Native guns firing home made bullets, they were very good at targets in the hills.

 

 

After about 3 months we were sent back to Quetta and entrained for who knows where. After 7 days going to every town in India it seemed we arrived in Dacca.  After a week or so to Commilla, a port, then steamer to Cox's Bazar, disembarked our carriers and proceeded up the coast road.  This road was really a railway track, the lines and sleepers had been taken away. The bridges over rivers had no sides just a fifty foot drop into the river, a hair‑raising achievement to cross and as we found out the Arakan is a land of small hills and valleys and covered in jungle and brush almost impenetrable.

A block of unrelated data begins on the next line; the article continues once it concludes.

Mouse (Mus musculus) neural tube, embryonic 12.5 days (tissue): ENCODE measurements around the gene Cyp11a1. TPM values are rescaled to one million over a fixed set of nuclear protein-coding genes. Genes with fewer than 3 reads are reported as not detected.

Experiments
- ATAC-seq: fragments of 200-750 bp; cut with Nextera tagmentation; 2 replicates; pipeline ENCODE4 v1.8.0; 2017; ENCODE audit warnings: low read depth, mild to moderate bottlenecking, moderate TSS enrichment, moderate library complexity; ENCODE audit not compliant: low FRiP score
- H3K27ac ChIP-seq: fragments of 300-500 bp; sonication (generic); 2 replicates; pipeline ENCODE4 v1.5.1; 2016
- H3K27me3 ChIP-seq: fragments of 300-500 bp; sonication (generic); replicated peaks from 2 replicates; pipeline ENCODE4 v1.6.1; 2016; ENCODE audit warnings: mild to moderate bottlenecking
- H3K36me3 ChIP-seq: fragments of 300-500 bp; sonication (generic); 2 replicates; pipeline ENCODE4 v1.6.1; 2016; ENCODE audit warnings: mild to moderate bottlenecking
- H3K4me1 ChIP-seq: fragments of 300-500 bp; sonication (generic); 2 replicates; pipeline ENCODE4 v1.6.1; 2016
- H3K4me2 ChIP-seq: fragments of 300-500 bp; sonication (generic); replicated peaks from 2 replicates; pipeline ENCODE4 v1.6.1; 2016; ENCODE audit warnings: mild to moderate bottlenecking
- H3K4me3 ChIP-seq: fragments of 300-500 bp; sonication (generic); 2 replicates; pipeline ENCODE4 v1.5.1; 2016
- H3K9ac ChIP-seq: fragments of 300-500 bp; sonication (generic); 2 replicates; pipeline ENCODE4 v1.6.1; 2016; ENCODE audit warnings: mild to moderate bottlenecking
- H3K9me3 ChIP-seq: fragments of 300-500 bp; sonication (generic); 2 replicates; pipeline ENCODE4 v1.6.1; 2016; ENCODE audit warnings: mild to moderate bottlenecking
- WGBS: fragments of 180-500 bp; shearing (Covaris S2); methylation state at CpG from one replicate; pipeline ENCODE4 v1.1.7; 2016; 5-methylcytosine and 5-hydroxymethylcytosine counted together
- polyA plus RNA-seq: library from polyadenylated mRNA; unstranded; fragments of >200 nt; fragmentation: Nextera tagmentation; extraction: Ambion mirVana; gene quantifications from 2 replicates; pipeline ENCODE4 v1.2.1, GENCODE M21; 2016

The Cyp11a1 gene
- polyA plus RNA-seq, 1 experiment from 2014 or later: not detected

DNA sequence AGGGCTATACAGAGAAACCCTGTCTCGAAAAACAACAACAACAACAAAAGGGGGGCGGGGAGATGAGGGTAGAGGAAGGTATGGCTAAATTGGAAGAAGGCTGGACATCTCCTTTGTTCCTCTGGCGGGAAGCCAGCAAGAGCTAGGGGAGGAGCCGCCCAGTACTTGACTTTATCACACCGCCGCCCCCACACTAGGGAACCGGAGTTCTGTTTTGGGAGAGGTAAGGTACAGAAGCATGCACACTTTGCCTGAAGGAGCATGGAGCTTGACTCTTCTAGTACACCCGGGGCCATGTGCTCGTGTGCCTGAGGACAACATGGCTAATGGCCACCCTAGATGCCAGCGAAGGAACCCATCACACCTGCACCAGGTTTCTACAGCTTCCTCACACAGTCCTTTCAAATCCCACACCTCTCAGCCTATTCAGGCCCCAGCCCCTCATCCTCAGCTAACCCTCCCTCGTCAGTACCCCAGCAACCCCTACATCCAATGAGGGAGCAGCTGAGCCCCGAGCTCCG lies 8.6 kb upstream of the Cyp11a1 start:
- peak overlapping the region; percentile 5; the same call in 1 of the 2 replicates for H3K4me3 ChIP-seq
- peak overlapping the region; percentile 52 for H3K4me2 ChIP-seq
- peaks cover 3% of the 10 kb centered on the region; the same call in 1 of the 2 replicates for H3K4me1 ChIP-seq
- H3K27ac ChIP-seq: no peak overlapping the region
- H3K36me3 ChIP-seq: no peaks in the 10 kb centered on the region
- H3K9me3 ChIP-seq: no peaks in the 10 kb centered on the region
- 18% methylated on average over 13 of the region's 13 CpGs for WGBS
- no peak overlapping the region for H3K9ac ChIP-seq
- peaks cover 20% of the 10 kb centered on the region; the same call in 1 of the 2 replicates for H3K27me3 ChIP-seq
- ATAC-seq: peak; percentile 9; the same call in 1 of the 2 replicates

The forward Japanese were somewhere ahead and we had no

experience. No idea of what lay ahead. We having carriers, i.e. track vehicles were able to go up this ex railway track to scout. Two or three days elapsed until one morning the leading carrier caught a cold, the crew killed, my pal driving it, had it!  I turned on a sixpence and the last carrier too and came back to report as instructed as we only had light guns. The battalion advanced and engaged with mortar fire and after weeks and making little headway returned to Cox's Bazar.

 

After re‑equipping tried different tactics.  Now all large